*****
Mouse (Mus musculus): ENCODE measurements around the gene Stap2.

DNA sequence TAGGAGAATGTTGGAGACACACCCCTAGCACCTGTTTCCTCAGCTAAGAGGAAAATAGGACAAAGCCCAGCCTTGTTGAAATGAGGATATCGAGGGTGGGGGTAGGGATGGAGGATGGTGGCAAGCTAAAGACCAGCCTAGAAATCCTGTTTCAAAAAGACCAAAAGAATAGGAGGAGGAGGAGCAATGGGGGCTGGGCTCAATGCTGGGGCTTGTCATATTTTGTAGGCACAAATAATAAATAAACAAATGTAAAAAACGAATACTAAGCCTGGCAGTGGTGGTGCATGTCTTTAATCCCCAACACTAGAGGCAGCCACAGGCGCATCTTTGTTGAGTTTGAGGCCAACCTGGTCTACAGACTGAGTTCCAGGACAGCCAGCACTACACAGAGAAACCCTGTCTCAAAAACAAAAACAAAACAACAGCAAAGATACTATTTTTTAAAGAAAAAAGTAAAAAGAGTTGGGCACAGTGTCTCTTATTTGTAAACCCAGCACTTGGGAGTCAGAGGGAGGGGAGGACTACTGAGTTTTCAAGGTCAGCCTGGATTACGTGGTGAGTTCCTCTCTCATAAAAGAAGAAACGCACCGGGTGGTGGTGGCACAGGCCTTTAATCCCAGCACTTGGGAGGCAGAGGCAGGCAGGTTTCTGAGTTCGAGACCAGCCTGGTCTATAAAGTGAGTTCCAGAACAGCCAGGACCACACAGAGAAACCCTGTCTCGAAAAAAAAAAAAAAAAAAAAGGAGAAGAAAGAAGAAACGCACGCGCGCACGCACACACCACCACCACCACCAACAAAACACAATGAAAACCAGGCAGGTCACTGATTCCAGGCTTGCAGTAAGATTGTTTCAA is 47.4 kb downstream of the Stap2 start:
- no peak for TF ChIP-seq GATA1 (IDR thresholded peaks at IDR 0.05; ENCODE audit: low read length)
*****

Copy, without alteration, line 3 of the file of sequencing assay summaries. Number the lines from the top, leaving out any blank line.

- no peak for TF ChIP-seq GATA1 (IDR thresholded peaks at IDR 0.05; ENCODE audit: low read length)